The Flixton Werewolf

Flixton is a very small village about 5 miles south of Scarborough on the North Yorksire coast, nestled on the south eastern edge of the Vale of Pickering, between the hills of the Yorkshire Wolds to the south and the edge of the North York moors a few miles to the north. Today it’s quite a bleak and desolate looking landscape, elemental and rugged, with miles of swampy open countryside, but long ago it was a dense forest with a large lake.  It must have been quite a wild, remote spot in the 10th century when the first known report of the Flixton werewolf tells of it terrorising the local countryside.
 There is no way of knowing now just how far back the Flixton werewolf tales go, but in the year 940 the situation was such that a hostel was built in Flixton specifically for the protection of travellers. The werewolf had reportedly attacked  sheep and local people as well as travellers.  The winters at that time were recorded as being particularly cruel in northern Britain and food was scarce. Freshly buried corpses were dug up and devoured, and anyone out after dark was risking being attacked. The Flixton werewolf became quite notorious around this time, not just around Flixton itself but also in other local villages.

However, the reports then stopped, and he the werewolf doesn't seem to have been reported again for a couple of hundred years or so, when around 1150 (ish) the reports began again.  It, (even assuming it was the same, very old, creature), devoured a local shepherd and a young girl, as well as farm animals. This werewolf walked upright, was incredibly stinky, had a particularly long tail and ferocious looking eyes.  Then all seems to have gone quiet again for about 600 years.

Maybe we should pause here a moment and consider the idea of lycanthropy (the ability to become a wolf, or werewolf) as either an inherited genetic trait, or something which is learned and passed down through the generations in particular families or groups, rather than a single creature roaming around for hundreds of years. Shape shifting is an incredibly ancient phenomenon, reported from all parts of the world in all time periods, even hinted at as far back as the palaeolithic in europe, where cave paintings show the possible transformation of humans into animals. Either way,  it's unlikely that a single creature could survive over a period of at least a thousand years.

One particularly interesting twist to the legend is that it was believed the werewolf was connected to a local magician who either used the creature for his own ends or was actually a shape shifter himself,  taking on the form of a wolf at will.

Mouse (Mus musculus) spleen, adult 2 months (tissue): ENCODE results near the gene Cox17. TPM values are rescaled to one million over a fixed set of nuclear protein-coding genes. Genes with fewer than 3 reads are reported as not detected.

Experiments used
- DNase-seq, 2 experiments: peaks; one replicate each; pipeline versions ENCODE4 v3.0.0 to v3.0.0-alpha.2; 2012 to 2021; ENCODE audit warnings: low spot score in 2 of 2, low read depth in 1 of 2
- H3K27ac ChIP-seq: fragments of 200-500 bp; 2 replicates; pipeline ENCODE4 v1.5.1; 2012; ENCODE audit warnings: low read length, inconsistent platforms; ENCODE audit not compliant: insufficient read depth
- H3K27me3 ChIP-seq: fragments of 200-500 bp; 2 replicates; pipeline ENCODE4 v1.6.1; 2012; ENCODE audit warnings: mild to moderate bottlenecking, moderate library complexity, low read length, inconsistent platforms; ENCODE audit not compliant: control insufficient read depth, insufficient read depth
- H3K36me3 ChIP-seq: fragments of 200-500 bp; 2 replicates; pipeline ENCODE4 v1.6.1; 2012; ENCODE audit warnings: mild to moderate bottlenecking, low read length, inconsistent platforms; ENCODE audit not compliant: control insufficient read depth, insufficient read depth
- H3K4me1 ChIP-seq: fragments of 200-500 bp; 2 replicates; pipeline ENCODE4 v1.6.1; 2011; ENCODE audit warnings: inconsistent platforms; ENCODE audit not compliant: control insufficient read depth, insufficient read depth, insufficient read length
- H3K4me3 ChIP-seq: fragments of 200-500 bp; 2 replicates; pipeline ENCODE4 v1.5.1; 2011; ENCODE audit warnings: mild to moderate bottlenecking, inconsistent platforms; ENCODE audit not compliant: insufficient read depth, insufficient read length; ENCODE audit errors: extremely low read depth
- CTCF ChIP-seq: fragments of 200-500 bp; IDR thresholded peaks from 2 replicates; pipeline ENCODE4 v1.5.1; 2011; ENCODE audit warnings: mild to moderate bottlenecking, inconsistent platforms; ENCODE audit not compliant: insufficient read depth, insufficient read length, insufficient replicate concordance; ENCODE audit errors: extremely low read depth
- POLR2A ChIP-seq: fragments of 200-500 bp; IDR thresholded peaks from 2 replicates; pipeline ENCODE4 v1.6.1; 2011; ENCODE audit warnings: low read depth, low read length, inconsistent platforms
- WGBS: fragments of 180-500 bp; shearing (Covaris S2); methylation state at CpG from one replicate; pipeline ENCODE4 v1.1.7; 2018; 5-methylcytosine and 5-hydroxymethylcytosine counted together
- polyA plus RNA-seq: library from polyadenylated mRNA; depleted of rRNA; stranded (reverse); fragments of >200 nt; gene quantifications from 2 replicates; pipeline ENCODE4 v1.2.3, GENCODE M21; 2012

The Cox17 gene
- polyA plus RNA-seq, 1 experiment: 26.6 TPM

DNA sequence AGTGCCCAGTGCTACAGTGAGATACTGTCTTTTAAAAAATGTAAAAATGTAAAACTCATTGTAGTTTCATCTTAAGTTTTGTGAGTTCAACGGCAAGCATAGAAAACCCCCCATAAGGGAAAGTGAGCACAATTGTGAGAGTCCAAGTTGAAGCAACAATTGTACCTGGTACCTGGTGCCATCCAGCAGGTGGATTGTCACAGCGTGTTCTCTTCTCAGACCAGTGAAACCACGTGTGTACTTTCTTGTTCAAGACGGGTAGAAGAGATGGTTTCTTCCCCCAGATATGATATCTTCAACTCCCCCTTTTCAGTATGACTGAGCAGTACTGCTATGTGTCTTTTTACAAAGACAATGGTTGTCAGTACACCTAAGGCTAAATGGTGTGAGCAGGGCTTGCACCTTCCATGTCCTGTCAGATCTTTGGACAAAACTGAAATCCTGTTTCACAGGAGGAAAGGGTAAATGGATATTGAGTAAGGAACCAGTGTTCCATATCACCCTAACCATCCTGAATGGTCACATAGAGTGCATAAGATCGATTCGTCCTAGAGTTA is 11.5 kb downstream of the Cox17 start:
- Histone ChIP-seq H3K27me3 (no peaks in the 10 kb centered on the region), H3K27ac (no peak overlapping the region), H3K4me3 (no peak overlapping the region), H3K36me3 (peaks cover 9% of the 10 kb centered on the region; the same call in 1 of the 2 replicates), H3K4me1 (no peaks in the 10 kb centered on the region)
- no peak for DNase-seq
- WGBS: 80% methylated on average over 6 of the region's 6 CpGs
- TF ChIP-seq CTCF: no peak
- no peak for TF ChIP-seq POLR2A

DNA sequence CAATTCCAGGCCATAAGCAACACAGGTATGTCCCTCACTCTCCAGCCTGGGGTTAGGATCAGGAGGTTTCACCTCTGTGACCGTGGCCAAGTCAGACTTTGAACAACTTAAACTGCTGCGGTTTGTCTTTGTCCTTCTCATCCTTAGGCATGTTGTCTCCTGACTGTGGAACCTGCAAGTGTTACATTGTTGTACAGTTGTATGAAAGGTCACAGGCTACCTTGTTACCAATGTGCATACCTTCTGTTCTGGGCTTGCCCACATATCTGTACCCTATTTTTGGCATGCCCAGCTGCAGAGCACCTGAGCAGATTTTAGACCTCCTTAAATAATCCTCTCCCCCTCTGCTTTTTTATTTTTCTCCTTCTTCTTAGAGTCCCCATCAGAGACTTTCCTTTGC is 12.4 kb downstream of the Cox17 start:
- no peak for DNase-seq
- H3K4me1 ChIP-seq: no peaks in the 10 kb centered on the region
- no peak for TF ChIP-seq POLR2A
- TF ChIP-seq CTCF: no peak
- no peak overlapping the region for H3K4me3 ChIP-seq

Anyway, Sometime around 1800 a carriage travelling to York was attacked just outside Flixton by a huge wolf like creature who first attacked the driver and then the occupants of the carriage. One of the travellers reportedly shot the creature, but apparently he didn't use silver bullets, because the creature was unharmed. It has to be remembered that wolves had been pretty well eradicated from this area by that time, and anyway a solitary wolf would have to be pretty desperate to attack a carriage full of people.
Then again much more recently, in the 1970's, local reports say a truck was attacked when a huge wolf like creature jumped on the front and tried to bash its way through the windscreen.
Moving further forward in time to 2016, a story that may be relevant was widely reported in the media about a creature which was seen several times near Beverley, which lies just over the Yorkshire Wolds about 25 miles to the south of Flixton. There were at least 7 sightings reported over a short period of time, of a creature described as 'half man, half dog' which stood upright on its hind legs, then dropped down and ran on all fours before jumping 30 feet over the Barmston Drain drainage canal. It was reported to be at least 8 feet tall and covered in shaggy hair. There is a local legend dating back centuries of a creature called 'Old Stinker' which is also tall and hairy, and has red eyes. Whether this is connected to the Flixton Werewolf legend is anyones guess, but local people organised a 'Werewolf Hunt' to try and find more evidence (presumably carrying pitch forks and burning torches).
So the Flixton Werewolf may be a flesh and blood creature or local folklore, but whatever it is it certainly hasn't gone away.

Another point of interest is that Flixton is the site of Star Carr, a neolithic lake village which dates back to the end of the last ice age, and so is the first  known site to be occupied after the glaciers retreated about 11, 000 years ago. This gives the place a very ancient history indeed and is a perfect place for stories and legends to grow, and although the oldest reports of the werewolf at Flixton date back over a thousand years, who knows whether people were telling tales of strange creatures here many thousands of years before that, way back in the mists of time.

"He has left his stamp on classic antiquity, he has trodden deep in Northern snows. He has ridden rough-shod over the mediƦvals, and has howled amongst Oriental sepulchres. He belonged to a bad breed, and we are quite content to be freed from him and his kindred, the vampire and the ghoul. Yet who knows! We may be a little too hasty in concluding that he is extinct. He may still prowl in Abyssinian forests, range still over Asiatic steppes, and be found howling dismally in some padded
room of a Hanwell or a Bedlam".
Sabine Baring-Gould. The Book of Werewolves (1865).

                                                       Barmston Drain.